Letter: Saving the comprehensive school ideal

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Sir: I entered teacher training college in 1967, the year of the Plowden report. That report had already acquired a biblical status, and, like the Bible, was interpreted according to the wishes of its mediators. For the college staff of those days it was a licence to denigrate some teaching techniques and to give demon status to the labels used to describe them. As well as "rote learning", I note that "formal methods", "parrot fashion" and "class teaching" are still taboo ideas for Elizabeth Lawrence (letter, 7 June).

She does not explain how she has replaced these methods. My contemporaries and I were armed with nothing more than the concept of a "stimulating environment", which in practice reduced teachers to interior decorators, forever creating new, "exciting" displays on the classroom walls. Certainly, coloured paper, drapes and Blu-tak are more directly malleable than children and with a pretty classroom a teacher can acquire a misplaced sense of achievement. The connection of decor, though, with inspiration and motivation had to be accepted as an act of faith.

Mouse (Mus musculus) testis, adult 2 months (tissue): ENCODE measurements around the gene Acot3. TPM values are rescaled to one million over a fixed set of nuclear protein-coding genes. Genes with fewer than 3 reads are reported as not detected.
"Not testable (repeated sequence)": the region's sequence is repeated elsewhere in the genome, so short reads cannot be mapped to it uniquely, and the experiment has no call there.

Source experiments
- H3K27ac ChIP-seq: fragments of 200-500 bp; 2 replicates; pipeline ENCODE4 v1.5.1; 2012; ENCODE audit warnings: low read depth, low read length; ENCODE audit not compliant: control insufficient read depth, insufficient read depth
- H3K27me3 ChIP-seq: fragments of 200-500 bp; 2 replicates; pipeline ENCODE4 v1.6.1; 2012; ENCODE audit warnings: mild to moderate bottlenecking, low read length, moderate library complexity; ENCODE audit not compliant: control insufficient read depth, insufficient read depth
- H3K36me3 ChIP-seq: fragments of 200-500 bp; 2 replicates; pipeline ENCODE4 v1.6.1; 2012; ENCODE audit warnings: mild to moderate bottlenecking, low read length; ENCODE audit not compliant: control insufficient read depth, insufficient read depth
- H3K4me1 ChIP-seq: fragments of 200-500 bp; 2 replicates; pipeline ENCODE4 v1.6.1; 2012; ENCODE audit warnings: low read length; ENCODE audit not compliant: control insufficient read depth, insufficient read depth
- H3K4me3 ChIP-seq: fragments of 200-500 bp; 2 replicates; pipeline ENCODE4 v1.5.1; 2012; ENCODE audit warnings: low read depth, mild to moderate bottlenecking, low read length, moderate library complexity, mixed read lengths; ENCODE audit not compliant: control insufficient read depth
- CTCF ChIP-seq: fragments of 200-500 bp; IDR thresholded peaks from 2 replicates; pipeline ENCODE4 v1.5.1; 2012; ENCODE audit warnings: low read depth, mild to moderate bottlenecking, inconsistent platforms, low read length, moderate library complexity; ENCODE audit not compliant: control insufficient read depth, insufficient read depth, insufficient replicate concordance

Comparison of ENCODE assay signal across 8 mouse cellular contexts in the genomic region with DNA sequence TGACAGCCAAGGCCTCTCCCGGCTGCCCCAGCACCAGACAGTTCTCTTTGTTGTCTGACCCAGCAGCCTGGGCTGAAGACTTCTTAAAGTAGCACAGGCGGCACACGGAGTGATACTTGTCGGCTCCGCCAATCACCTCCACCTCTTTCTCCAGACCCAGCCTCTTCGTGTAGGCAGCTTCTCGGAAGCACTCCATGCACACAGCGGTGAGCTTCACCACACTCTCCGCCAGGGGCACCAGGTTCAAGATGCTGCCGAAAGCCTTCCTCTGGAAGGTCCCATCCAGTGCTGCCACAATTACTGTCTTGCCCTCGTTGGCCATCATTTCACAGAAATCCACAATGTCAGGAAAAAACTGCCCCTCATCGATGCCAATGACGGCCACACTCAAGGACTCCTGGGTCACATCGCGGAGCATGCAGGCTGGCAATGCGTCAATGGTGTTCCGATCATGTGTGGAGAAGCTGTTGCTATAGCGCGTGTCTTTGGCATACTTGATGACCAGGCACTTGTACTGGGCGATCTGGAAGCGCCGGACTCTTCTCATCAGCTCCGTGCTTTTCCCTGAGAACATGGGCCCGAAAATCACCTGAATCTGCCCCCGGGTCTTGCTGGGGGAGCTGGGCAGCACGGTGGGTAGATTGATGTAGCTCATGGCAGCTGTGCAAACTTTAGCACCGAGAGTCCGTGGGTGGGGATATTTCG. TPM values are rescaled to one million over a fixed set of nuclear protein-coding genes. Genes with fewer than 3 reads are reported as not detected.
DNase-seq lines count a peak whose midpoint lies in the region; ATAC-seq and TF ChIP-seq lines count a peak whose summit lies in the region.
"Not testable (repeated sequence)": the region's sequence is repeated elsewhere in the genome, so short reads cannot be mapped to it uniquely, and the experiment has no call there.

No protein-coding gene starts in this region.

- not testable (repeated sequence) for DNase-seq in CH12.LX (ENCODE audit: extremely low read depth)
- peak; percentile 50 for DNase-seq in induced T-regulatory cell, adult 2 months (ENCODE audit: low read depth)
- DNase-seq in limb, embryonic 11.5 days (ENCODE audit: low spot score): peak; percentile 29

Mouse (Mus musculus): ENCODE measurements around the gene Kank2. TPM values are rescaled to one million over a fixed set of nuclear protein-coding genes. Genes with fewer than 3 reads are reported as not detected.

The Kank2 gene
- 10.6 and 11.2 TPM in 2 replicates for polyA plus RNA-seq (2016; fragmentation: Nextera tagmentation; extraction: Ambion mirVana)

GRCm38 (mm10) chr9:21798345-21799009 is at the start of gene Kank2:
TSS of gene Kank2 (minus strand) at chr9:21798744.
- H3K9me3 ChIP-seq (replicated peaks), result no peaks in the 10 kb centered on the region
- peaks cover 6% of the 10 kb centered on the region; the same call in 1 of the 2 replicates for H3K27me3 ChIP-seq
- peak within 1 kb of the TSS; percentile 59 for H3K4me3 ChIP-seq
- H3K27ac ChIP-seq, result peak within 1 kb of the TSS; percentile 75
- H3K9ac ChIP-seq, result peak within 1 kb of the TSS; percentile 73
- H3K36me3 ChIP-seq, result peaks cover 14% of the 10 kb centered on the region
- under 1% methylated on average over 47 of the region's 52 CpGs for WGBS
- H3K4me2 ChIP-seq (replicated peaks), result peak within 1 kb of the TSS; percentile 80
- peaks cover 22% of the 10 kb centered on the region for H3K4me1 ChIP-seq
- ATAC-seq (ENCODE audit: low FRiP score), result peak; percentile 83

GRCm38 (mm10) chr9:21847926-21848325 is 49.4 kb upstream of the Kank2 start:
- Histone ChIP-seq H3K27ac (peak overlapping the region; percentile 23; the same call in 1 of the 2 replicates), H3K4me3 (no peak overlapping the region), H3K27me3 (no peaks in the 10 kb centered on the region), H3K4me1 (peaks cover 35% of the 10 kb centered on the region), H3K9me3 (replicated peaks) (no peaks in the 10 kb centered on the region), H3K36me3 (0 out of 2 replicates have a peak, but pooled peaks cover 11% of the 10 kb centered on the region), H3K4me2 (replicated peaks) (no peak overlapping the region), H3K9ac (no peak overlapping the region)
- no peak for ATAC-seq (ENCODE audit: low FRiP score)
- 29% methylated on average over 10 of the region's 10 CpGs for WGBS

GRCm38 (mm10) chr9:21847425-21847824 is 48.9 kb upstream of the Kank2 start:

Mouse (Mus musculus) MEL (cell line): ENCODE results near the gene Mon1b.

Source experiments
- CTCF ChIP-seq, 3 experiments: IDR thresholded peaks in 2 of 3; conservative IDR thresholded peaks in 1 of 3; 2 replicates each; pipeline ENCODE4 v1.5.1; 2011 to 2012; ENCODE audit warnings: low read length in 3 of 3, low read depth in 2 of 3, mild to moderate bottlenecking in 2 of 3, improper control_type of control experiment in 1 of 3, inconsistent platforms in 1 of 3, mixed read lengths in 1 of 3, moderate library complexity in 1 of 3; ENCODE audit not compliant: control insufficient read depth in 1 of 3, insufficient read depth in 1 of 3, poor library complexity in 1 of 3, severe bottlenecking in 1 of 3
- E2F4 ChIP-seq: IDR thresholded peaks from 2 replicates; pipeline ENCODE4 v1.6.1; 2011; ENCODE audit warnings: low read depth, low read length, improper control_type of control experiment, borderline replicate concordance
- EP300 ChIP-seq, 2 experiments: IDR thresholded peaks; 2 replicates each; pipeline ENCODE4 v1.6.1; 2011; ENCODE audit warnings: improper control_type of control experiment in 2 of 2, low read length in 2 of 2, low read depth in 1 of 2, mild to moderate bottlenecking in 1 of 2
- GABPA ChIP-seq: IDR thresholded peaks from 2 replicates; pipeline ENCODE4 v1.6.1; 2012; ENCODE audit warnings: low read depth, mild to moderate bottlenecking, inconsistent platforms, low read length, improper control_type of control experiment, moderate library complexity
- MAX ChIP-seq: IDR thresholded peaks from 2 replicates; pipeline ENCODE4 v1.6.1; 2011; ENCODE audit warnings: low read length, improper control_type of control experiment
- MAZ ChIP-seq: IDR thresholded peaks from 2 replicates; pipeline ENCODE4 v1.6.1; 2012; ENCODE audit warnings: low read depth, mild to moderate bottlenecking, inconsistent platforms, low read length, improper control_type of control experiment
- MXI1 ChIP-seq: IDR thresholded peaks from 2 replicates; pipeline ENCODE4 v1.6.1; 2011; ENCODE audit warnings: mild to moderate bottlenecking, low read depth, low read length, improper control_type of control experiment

A well motivated child will learn more readily, and it is a teacher's duty to inspire a will to learn. Having said that, most skills can only be acquired and perfected through regular routine and repeated application. Needless to say these particular "3 Rs" were outlawed in the Sixties.

I am delighted that now David Blunkett has publicly declared the emperor "Progressive Education" to be naked. It is a shame that for three decades so many children have been denied the opportunity to develop their potential.

ROWLAND NELKEN

Nottingham

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